Progression-free survival

Patients with FMF and with conventional MF were staged at diagnosis and at time of last follow-up examination. Eight of 13 FMF patients showed early-stage (stage IA–IIA), 3 intermediate-stage (IIB–III) and 2 advanced-stage (IVA–IVB) disease at time of diagnosis. At follow-up, 6 of 10 patients had stable disease, while 4 had disease progression. Four of 15 FMF patients died with cause of death unknown.

In patients with conventional MF, 28 of 30 patients had early stage (IA–IIA) and 2 patients advanced stage (IVA–IVB) disease at time of diagnosis. At time of follow-up, 23 patients showed stable disease and 7 showed progressive disease. Four patients died with MF, but from an unknown immediate cause of death. No statistically significant survival difference was noted between FMF and conventional MF, although a trend towards a decreased progression-free survival for FMF patients was seen (p = 0.089).


We have described the clinical and histopathological features, disease course and survival of 15 patients with FMF. Survival data were compared with those of patients with conventional MF in our database. In short, both typical and atypical clinical presentations for MF were noted. The skin biopsies showed a distinct histopathology, and the clinical course of the FMF patients was worse compared with conventional MF.

FMF represented 21% of MF in our registry, which is a higher frequency than reported in other series, usually being less than 10% of all cases of MF (1, 4, 5). This is probably explained by a selection bias, since our registry is based at a tertiary care university hospital. FMF shows a slight male predominance in our series, which is in agreement with previous studies (2, 4, 10).

The head and neck was the predilection site in the majority of our patients, which is in agreement with other published series (4–10). These regions are usually spared in conventional MF. Other case series have described different predilection sites for FMF, such as the trunk and extremities (8, 9). Patches and plaques were present in more than half of our patients, in accordance with the high frequency of these lesions in published case series (4, 5, 7, 9). Features atypical for conventional MF, such as acneiform lesions, cystic comedones, alopecia and follicular papules, were observed in our, as well as in other, case series (2, 4–10). However, and to the best of our knowledge, ulcerated and crusted purulent plaques on the head, as seen in one of our patients, have not been reported previously in FMF. Two patients showed oral involvement with infiltration of the tongue. Oral lesions are reported in less than 1% of MF patients, and have been described as a distinct cutaneous lymphoma entity (19). The development of oral lesions in 2 of our FMF patients in our registry is therefore of interest. One FMF patient had bladder cancer. Second malignancies, including chronic lymphatic leukaemia, breast, bladder, lung and prostate cancer, have previously been reported to be more frequent in FMF than in conventional MF (8).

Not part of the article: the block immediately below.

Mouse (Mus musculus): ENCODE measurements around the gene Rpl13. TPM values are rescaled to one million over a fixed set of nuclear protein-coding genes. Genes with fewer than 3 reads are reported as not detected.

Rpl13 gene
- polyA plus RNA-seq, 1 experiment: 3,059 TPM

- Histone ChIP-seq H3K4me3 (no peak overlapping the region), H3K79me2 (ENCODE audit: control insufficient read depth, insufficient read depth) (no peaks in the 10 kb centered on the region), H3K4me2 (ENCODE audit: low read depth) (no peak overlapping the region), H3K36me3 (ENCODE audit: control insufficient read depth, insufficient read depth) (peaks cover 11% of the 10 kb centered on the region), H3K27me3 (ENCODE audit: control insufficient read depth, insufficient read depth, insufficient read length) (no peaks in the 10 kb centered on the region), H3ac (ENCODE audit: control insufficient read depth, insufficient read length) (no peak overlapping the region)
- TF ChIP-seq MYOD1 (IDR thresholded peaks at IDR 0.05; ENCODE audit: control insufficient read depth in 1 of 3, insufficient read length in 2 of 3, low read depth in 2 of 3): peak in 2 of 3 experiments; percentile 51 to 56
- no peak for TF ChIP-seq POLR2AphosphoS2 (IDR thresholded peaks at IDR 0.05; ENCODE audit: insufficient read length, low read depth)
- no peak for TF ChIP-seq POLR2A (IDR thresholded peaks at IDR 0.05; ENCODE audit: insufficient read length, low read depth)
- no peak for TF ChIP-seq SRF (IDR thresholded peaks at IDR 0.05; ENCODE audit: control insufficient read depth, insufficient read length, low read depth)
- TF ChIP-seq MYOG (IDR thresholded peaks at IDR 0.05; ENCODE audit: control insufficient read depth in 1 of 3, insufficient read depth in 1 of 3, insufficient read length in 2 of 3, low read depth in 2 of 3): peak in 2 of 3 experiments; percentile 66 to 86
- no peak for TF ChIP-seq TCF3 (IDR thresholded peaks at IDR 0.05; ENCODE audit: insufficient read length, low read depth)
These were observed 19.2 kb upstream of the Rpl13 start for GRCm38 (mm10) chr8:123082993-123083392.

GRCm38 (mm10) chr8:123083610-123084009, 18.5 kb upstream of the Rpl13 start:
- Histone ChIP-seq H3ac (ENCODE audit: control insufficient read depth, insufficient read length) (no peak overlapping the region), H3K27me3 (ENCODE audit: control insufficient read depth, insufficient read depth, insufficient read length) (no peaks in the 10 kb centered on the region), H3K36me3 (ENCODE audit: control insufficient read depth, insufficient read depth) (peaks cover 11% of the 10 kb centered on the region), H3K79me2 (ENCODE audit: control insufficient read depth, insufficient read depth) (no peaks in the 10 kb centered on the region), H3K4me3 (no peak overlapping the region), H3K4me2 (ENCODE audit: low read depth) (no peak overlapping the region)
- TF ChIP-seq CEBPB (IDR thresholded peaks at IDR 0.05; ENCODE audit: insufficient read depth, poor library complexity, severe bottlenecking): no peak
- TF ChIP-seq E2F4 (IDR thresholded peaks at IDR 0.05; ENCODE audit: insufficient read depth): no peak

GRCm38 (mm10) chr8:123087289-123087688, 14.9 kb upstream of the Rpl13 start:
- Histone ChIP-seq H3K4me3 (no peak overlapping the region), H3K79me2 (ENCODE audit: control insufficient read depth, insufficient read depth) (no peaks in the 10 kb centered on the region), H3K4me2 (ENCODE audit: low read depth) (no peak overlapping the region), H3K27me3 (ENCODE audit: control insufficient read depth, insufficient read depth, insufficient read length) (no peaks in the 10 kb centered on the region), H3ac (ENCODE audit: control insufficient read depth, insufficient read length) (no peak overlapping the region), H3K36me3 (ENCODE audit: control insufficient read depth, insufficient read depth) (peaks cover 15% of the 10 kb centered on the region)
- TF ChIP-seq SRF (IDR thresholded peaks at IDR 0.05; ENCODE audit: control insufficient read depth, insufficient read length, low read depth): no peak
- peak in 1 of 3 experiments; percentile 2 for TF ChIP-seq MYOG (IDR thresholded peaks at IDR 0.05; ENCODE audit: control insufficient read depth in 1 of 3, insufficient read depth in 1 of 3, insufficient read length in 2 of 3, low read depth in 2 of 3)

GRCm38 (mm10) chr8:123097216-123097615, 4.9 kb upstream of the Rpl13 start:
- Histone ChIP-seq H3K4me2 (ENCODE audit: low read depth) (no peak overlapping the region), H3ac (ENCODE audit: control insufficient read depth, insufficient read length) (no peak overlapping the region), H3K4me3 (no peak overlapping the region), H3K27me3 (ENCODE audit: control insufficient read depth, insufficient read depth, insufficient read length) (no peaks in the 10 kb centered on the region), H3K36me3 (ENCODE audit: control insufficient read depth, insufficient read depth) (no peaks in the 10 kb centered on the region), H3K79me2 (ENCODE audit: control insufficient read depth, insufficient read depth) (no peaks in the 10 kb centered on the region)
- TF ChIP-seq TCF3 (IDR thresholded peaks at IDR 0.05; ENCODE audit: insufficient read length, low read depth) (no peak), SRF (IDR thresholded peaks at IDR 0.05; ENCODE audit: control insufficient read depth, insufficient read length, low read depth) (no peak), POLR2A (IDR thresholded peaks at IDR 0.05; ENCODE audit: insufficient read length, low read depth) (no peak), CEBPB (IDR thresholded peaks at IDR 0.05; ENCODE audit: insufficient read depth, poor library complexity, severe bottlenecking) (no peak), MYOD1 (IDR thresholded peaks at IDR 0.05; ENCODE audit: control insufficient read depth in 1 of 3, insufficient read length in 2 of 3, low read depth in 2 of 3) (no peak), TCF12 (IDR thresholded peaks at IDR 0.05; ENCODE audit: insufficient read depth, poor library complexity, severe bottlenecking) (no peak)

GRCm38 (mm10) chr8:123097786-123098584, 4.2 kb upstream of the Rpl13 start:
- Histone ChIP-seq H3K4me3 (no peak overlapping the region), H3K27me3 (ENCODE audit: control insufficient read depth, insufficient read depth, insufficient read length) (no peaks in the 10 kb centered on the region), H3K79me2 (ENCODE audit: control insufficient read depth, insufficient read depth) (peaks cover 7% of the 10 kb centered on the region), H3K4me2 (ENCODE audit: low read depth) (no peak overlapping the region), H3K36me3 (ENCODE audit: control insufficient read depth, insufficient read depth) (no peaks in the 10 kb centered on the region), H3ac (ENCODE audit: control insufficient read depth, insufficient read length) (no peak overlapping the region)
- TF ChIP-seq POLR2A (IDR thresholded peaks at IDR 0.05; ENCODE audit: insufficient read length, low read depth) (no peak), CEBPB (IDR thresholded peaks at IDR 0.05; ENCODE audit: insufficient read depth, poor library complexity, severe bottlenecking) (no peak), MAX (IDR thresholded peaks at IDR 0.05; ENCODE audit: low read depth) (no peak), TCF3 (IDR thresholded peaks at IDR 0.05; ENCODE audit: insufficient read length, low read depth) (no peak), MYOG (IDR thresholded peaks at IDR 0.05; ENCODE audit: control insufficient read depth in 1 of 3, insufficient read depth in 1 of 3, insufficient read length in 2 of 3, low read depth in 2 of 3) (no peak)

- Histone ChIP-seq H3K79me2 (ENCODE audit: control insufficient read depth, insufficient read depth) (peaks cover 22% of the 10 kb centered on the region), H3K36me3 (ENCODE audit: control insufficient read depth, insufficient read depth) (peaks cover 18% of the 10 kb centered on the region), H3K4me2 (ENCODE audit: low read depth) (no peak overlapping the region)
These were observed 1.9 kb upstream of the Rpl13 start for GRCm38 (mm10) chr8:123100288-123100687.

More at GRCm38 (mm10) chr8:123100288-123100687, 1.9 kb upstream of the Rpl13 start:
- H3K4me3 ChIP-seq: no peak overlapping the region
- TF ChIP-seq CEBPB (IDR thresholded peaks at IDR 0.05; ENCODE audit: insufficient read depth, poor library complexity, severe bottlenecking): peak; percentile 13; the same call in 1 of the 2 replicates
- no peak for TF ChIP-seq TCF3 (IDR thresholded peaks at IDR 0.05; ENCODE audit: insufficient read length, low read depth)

In addition to the characteristic histological finding of folliculotropism, other histological features, such as epidermotropism, syringotropism and follicular mucinosis, were seen. Epidermotropism is reported in up to 54% of FMF patients (4, 7, 9), whereas concomitant involvement of the eccrine glands or syringotropism is less frequent (8, 11). Follicular mucinosis, reported in 44–96% of FMF patients (3, 4, 7–10), is most likely a secondary phenomenon (7, 8, 10). Also, granulomatous inflammation is seen in both FMF and syringotropic MF and is probably secondary to the destruction of hair follicles or sweat glands (10, 11). Thus, histological patterns may be diverse, in parallel with the spectrum of atypical dermatological features that can be seen in FMF. Atypical histological features may even pose diagnostic problems (10). Gerami & Guitart (10) emphasized that awareness of these various histological patterns is important for the correct diagnosis of FMF. The immunophenotype of the malignant T cells seen in our patients is similar to that seen in conventional MF and is in agreement with other case series of FMF (3, 4, 7–9). Monoclonal T-cell receptor gamma gene rearrangement was demonstrated in the majority of patients, as in other case series (4–10).

In FMF, correct staging may be difficult. Firstly, the tumor, lymph node, metastasis (TNM) classification for MF does not include atypical features, such as acneiform or cystic comedo-like lesions, as seen in FMF (3, 4). Secondly, patients with FMF are probably understaged using the current TNM classification, due to the fact that the patch and plaque lesions represent deeper seated infiltrates in FMF compared with conventional MF. Van Doorn et al. (4) have suggested that solitary patch or plaque lesions in FMF should not be staged as IA, but rather as IIB, i.e. tumour stage disease. Accordingly, most FMF patients should probably receive more aggressive treatment than patients with conventional MF. This is probably a reflection of the deep localization of neoplastic infiltrates. Currently, there is no standardized treatment for FMF (4–8).

FMF patients showed more frequently intermediate- or advanced-stage disease at the time of diagnosis compared with conventional MF patients. Disease progression was seen more often in FMF patients than in conventional MF patients. Van Doorn et al. (4) showed a significantly decreased progression-free survival for FMF patients compared with conventional MF patients. Our patient series was too small to evaluate overall survival. However, Gerami et al. (7) and others (4, 8) have reported a slightly decreased overall survival for patients with FMF compared with conventional MF.

In conclusion, this case series confirms that FMF is a CTCL with a broad spectrum of clinical and histological features, and indicates that FMF has a more aggressive clinical course than conventional MF. Further studies, including genetic analyses, are needed to establish whether FMF represents a distinct type of CTCL or is only a variant of MF.


The authors would like to thank Are Hugo Pripp, Division for Biostatistics and Epidemiology, Oslo University Hospital, for his contribution to the statistical analysis of survival data.